The government has issued R355‑billion in guarantees to Eskom, about R210‑billion of which has been used. Should the utility be unable to pay its bills, this could trigger a call on the guarantees, which would be too large for the fiscus to handle.
“As government is guarantor of a significant portion of Eskom’s debt, it has become a significant risk to the entire economy,” Gigaba said in his speech last week.
Moola cautioned that it is very difficult to ascertain Eskom’s true funding position because of the lack of visibility surrounding its arrangements.
If Eskom is able to draw down on all the funds announced as committed, then the company should get through this year without a liquidity issue, she said. But if some of the facilities have been withdrawn because of lenders’ concerns and particularly if Eskom does not have a new board by November, then the utility could be facing a liquidity issue, she said.
However, if there were liquidity concerns, they would probably have been tabled in the mid-term budget statement, she added.
Given the constraints on the budget, there are few ways for the government to support Eskom in the short term. It could borrow more — and widen the deficit. Assets could be sold, but this would involve a process and it is unlikely that it would be completed by the end of the financial year, she said.
In public hearings on the tariff applications, civil society, industry and economists have focused on Eskom’s financial state.
The government and Eskom appear to be counting on a favourable tariff decision to stabilise Eskom but stakeholders have warned that the economy cannot sustain further steep increases. They are particularly critical of Eskom’s poor cost controls and its crippling capital expenditure programme, which is increasingly being seen as unnecessary given the decline in demand for Eskom-generated electricity.
Experts warn that dramatic and difficult decisions about Eskom’s future have to be taken. In a presentation to the Nersa hearing, Grové Steyn, of Meridian Economics, said one way for Eskom to stabilise its financial position would be to decommission some of its older power stations and halt its completion of the Kusile power station’s units five and six. This could free up about R17‑billion, in spite of possible claims by contractors, according to his preliminary research.
“My impression [of Eskom’s financial position] is that it is dire,” Steyn said.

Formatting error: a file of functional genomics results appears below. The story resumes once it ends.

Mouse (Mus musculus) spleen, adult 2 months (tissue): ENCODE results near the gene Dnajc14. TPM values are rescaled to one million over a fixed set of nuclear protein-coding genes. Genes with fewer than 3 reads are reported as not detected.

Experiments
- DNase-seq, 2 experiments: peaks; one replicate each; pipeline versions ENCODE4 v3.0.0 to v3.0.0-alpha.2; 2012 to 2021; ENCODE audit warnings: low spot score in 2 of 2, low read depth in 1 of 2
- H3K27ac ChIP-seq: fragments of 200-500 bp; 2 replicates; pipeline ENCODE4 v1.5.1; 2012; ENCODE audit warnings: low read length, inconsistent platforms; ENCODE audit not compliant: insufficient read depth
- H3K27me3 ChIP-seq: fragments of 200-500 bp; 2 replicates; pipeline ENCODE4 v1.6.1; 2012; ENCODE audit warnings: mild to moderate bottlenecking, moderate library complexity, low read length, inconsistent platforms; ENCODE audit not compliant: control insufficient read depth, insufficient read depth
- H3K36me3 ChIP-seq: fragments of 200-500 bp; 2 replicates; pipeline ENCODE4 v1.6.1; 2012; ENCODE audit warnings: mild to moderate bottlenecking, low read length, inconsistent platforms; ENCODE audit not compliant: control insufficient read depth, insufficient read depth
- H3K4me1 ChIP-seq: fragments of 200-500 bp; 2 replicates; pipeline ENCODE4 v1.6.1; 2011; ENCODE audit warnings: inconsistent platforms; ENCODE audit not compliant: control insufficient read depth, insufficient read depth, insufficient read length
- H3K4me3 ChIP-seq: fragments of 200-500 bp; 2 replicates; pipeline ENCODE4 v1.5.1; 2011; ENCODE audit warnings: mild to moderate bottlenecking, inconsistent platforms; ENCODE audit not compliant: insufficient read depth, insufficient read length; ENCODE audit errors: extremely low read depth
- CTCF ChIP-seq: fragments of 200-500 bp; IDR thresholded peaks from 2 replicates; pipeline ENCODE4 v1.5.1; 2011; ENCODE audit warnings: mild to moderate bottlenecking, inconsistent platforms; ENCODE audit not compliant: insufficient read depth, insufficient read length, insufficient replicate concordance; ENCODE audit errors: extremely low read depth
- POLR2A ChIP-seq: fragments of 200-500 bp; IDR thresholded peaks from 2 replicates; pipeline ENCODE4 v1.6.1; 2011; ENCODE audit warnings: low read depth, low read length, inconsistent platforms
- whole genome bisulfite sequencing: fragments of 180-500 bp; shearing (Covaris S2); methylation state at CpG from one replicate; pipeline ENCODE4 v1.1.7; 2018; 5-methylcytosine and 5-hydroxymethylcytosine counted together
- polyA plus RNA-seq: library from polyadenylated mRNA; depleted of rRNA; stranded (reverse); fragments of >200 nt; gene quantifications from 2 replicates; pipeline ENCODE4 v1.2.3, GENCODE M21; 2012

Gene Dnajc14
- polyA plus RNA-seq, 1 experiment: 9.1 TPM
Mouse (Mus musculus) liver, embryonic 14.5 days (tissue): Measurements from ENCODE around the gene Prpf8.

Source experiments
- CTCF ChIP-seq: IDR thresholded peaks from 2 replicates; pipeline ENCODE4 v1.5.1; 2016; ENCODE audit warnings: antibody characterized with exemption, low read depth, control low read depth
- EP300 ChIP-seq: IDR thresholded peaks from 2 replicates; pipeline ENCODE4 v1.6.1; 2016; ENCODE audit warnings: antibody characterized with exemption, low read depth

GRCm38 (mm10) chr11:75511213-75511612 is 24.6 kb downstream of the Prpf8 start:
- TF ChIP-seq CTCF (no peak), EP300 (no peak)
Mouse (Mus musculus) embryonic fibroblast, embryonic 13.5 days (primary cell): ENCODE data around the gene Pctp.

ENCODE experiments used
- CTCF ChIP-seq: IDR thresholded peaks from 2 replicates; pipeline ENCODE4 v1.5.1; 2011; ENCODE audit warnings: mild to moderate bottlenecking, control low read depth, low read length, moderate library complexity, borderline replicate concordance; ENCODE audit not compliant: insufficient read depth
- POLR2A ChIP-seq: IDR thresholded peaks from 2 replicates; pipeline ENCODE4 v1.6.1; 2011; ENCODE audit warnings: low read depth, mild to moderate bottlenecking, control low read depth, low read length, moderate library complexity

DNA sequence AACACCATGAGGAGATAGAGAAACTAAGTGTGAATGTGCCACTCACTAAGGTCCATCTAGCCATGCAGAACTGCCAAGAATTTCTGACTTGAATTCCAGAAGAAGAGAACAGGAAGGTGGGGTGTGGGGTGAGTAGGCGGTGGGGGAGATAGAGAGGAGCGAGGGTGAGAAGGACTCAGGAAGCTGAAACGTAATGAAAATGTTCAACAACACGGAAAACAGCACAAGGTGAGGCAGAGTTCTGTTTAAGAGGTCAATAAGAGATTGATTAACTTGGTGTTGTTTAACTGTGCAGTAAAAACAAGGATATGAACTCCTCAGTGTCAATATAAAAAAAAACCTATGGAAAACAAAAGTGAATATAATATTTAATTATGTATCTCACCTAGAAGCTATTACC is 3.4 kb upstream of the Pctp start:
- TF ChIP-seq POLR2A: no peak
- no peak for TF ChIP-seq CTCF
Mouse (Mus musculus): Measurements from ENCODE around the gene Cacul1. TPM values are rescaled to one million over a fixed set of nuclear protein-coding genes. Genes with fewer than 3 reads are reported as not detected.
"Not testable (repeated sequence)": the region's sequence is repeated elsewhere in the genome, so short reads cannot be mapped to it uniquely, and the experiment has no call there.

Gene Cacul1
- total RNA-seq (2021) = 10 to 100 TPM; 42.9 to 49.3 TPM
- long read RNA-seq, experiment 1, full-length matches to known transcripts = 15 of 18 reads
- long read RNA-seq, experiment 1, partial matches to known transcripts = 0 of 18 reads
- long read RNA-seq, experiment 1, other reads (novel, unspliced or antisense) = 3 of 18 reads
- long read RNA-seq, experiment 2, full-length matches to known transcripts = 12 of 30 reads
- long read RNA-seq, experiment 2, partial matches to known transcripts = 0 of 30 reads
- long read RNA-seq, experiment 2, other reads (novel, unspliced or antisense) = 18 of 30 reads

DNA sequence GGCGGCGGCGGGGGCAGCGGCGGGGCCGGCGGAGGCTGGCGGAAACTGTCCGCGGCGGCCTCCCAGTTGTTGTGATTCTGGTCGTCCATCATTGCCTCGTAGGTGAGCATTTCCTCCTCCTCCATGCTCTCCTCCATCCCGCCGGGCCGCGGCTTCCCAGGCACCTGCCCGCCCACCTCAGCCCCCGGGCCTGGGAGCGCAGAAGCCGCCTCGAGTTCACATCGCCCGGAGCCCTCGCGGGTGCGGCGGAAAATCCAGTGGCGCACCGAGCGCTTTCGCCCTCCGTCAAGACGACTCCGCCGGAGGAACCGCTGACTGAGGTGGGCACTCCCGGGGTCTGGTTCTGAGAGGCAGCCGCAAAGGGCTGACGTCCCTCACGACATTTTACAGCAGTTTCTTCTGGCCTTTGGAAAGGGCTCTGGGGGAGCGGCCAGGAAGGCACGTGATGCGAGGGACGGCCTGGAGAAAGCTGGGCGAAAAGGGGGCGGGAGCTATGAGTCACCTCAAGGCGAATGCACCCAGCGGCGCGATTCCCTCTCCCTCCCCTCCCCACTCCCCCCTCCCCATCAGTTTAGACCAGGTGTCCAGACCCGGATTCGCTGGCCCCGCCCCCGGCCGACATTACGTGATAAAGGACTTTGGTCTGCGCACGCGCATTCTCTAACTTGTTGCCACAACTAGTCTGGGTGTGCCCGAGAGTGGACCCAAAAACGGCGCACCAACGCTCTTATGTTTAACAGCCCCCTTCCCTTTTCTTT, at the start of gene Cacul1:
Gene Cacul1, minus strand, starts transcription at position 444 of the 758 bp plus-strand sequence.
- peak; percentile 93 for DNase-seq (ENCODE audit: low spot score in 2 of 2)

Eskom poses a systemic risk to the country because of the government’s guarantees and the exposure of government pensions, he said, also pointing to the utility’s importance to the economy as its major electricity supplier.
It is not clear whether Eskom is, in fact, facing an imminent funding crisis, he said, but it is clear that, in the long term, the company has to stop the haemorrhaging — and cutting back on its costly capital expenditure programme is a way to do this.
The Public Investment Corporation (PIC) this week said it is extremely concerned about Eskom’s continued corporate governance failures, given the risks that the utility poses to its investors.
The corporation is developing a framework to direct how it should invest in state-owned entities in future. Preliminary research and legal analysis on this has been concluded and presented to the PIC board. This will be discussed with its clients, after which it will be referred to the finance minister for consideration on how best it could become a policy directive for future PIC investments.
The public asset manager invests on behalf of a number of clients, including the Government Employees Pension Fund (GEPF). The fund, which has about 1.27‑million active civil service members and 437 000 pensioners and beneficiaries, holds almost R86‑billion in Eskom bonds and bills.
Eskom is heavily reliant on raising funds but it and other parastatals have been struggling to sell their bonds in the open market. This has led to concerns that the PIC has become the buyer of last resort, although both it and the GEPF strongly deny this.
The repeated governance failures by Eskom’s board and its executive management, and the utility’s long-term debt accumulation, present material risks to the PIC’s clients, head of corporate affairs Deon Botha said in reply to questions.
“At the same time, it must be understood that Eskom, to date, has not defaulted on any of the PIC’s bond investments,” he said, adding that the majority of Eskom’s bonds are government guaranteed.
In response to reports that the PIC and other lenders have instructed Eskom to appoint a new board by November, he said that, legally, it cannot prescribe when and how the current Eskom board should be reconstituted. Nevertheless, he highlighted the minister of finance’s recent comments in the medium-term budget policy statement that, in its current operational state, Eskom presents a significant risk to the fiscus.
“Given its exposure to Eskom debt, the PIC trusts the institutional, governance and financial management problems at Eskom will be dealt with urgently by government as the shareholder,” he said. — Lynley Donnelly